Whistler is one of 12 communities across B.C. that will receive a share of $226,000 from the 2010 LegaciesNow HostingBC program to hold one of 16 events.
Last Thursday HostingBC announced $35,000 to go to the Canadian Snowboard Federation and hosting the FIS Snowboard World Cup in Whistler this December.
Locally, the Squamish Valley Golf and Country Club will receive $50,000 to host the Royal Cup Womens National Amateur Golf Championships, which take place Aug. 8-12.
This was the second round of grants to be awarded through the HostingBC program, bringing the total to $461,000 and 33 different events that meet the programs criteria.
"The criteria was to support single sports events that are either senior level national championships or international level events like a World Cup," explained Janis Cookson, the director of sport tourism at HostingBC.
"Our focus would obviously be on Winter Olympic sports and Paralympic sports, but we do support other sports as well. The area we were most interested in is in how the funding leads to further sport development and social community development, as well as the economic impact and legacies for the community."
Some 22 projects were presented in the second round of funding, and the successful applicants were reviewed by a board formed by members of 2010 LegaciesNow and the funding partners, including sponsor corporations, the provincial government and municipal governments.
The program was created to enhance B.C.s reputation as an event host in the buildup to 2010, bringing athletes, media, and sport tourism to the province. The hope is that these events will continue to come to B.C. after 2010, helping to develop more athletes within the province while bringing tourism to urban and rural communities.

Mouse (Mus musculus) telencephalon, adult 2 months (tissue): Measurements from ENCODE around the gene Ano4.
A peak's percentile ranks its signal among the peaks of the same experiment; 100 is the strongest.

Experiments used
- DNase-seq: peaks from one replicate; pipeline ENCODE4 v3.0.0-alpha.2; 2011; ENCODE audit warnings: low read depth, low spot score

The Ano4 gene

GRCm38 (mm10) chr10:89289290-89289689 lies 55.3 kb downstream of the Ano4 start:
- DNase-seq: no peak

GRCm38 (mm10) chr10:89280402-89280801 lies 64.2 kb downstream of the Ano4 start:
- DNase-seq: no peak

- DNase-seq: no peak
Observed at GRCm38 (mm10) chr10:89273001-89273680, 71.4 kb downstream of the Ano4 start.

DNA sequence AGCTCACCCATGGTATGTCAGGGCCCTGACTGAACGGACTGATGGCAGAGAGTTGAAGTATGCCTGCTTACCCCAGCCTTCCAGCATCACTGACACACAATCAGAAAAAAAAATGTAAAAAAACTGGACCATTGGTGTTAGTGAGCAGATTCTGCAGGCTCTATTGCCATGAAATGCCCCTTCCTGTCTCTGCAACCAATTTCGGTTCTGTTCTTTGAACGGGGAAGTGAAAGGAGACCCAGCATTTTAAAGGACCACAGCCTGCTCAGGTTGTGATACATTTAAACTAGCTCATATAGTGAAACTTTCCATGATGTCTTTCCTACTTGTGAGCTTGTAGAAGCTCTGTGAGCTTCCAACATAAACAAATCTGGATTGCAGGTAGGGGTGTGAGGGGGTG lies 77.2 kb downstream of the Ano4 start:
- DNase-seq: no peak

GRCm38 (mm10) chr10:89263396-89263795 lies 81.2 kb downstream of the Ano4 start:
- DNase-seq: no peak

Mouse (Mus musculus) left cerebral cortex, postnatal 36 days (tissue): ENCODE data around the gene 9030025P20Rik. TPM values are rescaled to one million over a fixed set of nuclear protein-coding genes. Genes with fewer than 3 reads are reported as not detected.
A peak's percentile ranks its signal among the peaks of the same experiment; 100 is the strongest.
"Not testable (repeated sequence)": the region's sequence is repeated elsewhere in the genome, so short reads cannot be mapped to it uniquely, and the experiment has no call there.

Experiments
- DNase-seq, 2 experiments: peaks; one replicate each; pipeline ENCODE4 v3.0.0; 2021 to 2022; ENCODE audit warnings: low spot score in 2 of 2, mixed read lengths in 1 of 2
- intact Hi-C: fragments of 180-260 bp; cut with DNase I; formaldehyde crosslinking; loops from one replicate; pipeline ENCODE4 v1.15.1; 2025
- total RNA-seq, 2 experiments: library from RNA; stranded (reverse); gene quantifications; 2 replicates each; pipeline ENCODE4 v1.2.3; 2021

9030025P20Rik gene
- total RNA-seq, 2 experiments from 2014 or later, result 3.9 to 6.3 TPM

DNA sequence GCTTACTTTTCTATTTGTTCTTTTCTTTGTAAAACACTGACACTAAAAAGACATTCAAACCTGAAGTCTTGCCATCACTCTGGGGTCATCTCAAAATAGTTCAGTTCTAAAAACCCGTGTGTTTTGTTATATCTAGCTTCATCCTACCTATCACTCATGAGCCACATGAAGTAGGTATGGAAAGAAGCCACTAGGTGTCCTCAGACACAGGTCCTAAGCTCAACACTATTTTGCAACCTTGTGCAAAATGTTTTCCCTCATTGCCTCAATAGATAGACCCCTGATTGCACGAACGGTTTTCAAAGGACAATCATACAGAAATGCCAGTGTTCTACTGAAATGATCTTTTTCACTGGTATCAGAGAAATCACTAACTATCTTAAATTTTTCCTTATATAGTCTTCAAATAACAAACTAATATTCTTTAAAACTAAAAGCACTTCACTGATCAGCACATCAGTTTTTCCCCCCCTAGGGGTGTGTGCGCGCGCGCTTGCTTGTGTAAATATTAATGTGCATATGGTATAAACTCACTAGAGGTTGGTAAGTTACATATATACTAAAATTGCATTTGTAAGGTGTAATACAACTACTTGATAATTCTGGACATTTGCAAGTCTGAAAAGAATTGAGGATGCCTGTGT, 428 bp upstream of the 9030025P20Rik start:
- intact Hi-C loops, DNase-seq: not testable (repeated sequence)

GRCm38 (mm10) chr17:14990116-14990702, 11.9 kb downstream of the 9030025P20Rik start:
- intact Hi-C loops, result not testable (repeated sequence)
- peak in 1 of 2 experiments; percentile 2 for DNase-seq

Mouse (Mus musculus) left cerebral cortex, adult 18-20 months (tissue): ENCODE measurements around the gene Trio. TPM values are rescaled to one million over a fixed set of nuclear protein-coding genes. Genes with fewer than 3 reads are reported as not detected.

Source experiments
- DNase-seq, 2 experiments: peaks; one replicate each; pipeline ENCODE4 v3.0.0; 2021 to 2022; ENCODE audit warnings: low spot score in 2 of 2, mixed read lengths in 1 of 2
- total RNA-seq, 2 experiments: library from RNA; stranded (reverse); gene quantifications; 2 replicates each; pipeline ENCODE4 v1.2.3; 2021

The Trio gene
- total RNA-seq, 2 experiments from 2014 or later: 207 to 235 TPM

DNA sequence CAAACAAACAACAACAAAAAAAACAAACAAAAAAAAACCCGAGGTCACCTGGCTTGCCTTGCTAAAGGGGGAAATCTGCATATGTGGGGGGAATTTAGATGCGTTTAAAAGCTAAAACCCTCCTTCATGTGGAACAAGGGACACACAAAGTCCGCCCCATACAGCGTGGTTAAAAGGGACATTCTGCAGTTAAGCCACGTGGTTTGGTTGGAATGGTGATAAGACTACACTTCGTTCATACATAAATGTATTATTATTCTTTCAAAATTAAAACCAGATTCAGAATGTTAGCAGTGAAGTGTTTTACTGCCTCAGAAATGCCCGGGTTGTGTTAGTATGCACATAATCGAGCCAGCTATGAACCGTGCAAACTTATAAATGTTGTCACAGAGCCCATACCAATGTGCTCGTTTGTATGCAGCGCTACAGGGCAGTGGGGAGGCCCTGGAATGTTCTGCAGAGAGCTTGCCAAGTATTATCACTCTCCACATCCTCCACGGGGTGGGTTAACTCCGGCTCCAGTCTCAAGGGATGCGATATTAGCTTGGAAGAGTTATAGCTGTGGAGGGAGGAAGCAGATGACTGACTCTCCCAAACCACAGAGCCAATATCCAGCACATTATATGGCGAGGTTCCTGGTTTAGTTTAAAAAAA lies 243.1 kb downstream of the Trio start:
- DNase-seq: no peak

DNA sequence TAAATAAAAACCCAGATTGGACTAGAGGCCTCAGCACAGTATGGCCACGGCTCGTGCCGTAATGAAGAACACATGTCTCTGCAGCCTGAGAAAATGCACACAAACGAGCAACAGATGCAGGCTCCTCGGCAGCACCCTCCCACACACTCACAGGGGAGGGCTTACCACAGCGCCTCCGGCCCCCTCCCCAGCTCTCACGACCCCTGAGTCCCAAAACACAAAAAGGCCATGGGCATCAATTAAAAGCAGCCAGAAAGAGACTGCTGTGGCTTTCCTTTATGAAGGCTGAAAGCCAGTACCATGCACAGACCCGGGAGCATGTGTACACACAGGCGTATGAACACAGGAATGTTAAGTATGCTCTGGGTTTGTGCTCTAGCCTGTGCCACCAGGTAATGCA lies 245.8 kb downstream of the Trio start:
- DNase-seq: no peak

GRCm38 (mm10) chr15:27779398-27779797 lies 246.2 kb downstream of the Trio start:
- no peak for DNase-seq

New facilities to be funded
The new round of event funding has followed a series of facility funding announcements from the provincial governments $50 million Major Regional Sports Facilities Initiative.
On April 18, the provincial government announced $3.9 million in funding to develop an international Paralympic training centre in Kimberley, including a 20,000 square-foot multisport development and competition centre, and upgrades to outdoor facilities like cross-country trails.
The City of Fort St. John will receive $12.5 million to build a new Olympic speed skating training centre and twin hockey rinks an Olympic-sized rink and an NHL-sized rink.
Nanaimo will receive $8.5 million to fund the new Nanaimo Ice Centre, an 85,000 square foot multiplex facility with two NHL-size ice surfaces, and other multi-purpose rooms.
The City of Prince George will receive $20.5 million towards the creation of a Northern Sport Centre at the University of Northern B.C., which will include a multi-court gymnasium, a field house with an indoor track, outdoor sports field, and a network of cross-country running, cycling and skiing trails. The centre will also contact PacificSports northern operations, which provides coaching, training and funding support to athletes. That funding came from the $60 million Major Post-Secondary Sports Training Facilities Initiative, and not the Major Regional Sports Facilities Initiative.
The same funding initiative will see $20 million go towards the creation of an athletic centre and outdoor stadium at Simon Fraser University.
Although all parties have come out in support of the funding, the NDP Party accused the Liberal Party of timing these funding announcements to coincide with the May 17 General Election.